With reentry support, Shannon achieves socioeconomic mobility
Shannon has made a career turning struggling businesses into winning operations. But his biggest success has been his ability to turn his own life around in a way that positively influences many.
After his release from prison in 2017, his house manager at Exodus House, a transitional home in Tulsa, Okla., recommended he find work with the Center for Employment Opportunity (CEO). He applied to their program and began CEO’s job readiness training while working with the Tulsa River Park crew. From there, he took a position with Habitat for Humanity, before moving to a job doing trim work.
Then, just a year after his release, Shannon got his big break. Stat Overnight Delivery, a medical delivery service, hired him as a contract driver. His supervisors quickly noticed his dependability, flexibility, and good attitude. In another short year, he was brought on as general manager at their Oklahoma City site. He continued to excel, breaking delivery records and garnering numerous accolades from the company.
Recognizing Shannon’s leadership abilities, the company moved him to its St. Louis branch to help save the struggling office. He revived that branch and moved to his next assignment, managing and turning around their Denver office. After less than a year, Prater's supervisor assigned him to another struggling office in Phoenix, Ariz. He turned that branch around too, and then was relocated to his current home of Wichita, Kan., to help open a new office.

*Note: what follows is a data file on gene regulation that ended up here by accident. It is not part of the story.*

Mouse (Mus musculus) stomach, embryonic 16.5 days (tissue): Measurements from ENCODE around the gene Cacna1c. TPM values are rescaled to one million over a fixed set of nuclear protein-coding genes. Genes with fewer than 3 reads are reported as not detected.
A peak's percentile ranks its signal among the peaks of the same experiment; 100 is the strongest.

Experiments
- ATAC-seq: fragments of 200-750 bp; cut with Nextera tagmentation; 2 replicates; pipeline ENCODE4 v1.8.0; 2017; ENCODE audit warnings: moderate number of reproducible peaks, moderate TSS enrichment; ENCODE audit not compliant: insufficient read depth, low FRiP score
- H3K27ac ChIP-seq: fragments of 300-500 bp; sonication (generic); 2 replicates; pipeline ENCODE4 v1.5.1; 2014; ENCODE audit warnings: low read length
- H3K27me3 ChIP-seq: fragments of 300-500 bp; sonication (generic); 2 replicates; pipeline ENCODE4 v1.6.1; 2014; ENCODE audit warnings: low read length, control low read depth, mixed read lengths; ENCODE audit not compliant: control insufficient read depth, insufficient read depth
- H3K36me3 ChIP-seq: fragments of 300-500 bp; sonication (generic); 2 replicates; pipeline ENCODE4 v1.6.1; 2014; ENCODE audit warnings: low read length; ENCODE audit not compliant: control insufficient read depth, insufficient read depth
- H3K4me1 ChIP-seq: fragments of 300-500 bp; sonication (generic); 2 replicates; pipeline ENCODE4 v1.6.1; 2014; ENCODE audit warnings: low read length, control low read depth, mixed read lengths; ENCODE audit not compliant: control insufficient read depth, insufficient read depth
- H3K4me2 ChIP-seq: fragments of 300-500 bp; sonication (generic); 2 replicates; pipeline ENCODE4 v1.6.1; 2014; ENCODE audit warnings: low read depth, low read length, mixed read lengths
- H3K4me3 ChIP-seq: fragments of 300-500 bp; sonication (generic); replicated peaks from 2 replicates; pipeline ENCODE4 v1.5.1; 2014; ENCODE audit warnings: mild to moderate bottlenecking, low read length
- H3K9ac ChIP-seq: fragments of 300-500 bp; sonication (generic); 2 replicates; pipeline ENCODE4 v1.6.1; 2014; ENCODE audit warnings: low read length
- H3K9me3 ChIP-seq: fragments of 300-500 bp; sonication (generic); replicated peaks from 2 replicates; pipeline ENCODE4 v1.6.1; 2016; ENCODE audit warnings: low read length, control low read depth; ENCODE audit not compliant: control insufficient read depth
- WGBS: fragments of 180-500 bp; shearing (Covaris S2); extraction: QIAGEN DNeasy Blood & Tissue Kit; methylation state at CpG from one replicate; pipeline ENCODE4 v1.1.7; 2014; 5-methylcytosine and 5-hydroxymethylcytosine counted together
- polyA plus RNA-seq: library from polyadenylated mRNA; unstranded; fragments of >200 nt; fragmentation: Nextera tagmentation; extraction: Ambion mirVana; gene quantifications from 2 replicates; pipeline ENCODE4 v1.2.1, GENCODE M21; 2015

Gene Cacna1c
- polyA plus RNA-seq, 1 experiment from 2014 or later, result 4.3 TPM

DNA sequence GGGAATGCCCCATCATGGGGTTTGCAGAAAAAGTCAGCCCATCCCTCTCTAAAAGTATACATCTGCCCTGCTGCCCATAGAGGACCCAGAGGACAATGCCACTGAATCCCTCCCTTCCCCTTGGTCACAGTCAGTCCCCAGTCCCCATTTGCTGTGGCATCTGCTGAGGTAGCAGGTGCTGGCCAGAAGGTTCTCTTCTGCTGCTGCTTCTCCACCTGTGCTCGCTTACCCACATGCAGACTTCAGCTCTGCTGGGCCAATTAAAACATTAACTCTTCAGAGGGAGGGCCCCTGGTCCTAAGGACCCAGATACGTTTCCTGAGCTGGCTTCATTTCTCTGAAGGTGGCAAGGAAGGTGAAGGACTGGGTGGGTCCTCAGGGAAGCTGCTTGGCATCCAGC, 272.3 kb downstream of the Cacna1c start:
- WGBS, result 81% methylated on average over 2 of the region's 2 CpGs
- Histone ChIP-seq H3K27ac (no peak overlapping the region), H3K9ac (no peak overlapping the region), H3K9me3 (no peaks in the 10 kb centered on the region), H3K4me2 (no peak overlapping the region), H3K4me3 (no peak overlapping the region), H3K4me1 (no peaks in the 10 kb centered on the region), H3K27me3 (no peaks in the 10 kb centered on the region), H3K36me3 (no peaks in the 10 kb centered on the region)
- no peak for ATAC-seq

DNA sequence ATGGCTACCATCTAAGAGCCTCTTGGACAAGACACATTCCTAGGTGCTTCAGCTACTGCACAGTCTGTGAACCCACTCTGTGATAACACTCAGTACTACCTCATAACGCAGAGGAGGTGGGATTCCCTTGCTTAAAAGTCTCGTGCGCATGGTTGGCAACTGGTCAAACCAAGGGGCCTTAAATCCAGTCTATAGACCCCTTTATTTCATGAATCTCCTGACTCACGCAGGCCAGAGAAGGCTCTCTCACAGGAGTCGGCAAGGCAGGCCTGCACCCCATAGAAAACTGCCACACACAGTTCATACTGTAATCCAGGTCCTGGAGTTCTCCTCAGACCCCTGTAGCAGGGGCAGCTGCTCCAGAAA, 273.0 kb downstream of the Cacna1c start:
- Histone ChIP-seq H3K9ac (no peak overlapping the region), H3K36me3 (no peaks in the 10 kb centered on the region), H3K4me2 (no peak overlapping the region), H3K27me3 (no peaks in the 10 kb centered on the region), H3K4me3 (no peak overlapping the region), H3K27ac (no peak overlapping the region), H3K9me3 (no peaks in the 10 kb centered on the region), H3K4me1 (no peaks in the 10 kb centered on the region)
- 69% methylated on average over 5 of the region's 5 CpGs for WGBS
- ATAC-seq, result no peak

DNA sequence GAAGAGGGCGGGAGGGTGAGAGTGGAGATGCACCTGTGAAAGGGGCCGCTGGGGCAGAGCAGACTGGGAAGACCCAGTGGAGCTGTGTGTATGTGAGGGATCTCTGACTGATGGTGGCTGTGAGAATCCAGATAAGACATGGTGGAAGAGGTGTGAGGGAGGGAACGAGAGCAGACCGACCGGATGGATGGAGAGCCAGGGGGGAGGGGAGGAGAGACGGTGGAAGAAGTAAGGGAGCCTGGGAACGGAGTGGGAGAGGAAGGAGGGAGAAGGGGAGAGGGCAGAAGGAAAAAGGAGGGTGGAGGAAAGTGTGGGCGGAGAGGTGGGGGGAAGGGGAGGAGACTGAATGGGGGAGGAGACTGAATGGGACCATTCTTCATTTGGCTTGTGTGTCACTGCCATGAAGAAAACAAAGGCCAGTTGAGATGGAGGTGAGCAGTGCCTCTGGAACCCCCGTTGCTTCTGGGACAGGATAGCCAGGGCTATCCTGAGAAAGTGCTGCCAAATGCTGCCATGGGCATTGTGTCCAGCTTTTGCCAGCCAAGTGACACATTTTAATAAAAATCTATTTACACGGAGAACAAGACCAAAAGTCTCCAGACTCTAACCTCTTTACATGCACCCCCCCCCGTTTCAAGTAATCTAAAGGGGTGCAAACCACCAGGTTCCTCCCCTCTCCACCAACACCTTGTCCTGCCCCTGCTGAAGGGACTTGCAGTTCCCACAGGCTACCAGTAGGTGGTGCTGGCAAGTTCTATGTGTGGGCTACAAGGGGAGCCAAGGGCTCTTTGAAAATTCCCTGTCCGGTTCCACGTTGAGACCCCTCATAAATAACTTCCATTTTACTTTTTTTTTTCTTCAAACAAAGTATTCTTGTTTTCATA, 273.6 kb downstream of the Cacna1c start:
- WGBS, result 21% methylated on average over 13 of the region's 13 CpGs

Shannon credits much of his success to the skills he gained from CEO and to the people there who surrounded him with positivity and encouragement.
“CEO wasn't just a place to go to be somewhere,” he added. “It was a place that gave you tools that if you were willing to use them, they would carry you through life. And honestly, since I graduated from the program, that's exactly what they've done.”
Jimmy Parker, founder and president of Stat Overnight Delivery, said that along with Shannon’s adaptability, his sensitivity makes him stand out as a supervisor.
“He'll help people that need help,” Parker said. “That’s a hallmark of an awesome leader.”
Parker added that Shannon, who was recently named General Manager of the Year, will soon become a regional manager.
Parker also said that while Shannon is an exceptional employee, he’s not the only second-chance success story they’ve had at Stat Overnight Delivery.
“I would say that hiring formerly incarcerated people is one of the best things we've ever done as an organization,” Parker said. “We treat them with respect, and they excel exceptionally faster than your common worker. If it was up to me, we would hire a whole fleet of them.”
Shannon is humbled by his success. “They overlooked my background, and everything, because the person I am today is not the person that I was,” he said. “And they gave me an opportunity of a lifetime. It’s been wonderful.”
Career growth isn’t the only dream Shannon has realized, though. While incarcerated, he imagined the different adventures he hoped to have upon his release, including a trip to the Rocky Mountains to hike, ski, and go trout fishing. While working in Denver, he made that dream vacation a reality.
“I was alone on a mountain stream and caught fresh trout, camped by the stream by myself. I got to get my thoughts and my head together,” he added. “It was just so neat.”
He’s also climbed Pikes Peak, visited the Grand Canyon, and taken his first trip to the Pacific Ocean.
“I mean, it's just been surreal, the opportunities I've had just because I wanted to better my life,” Shannon said.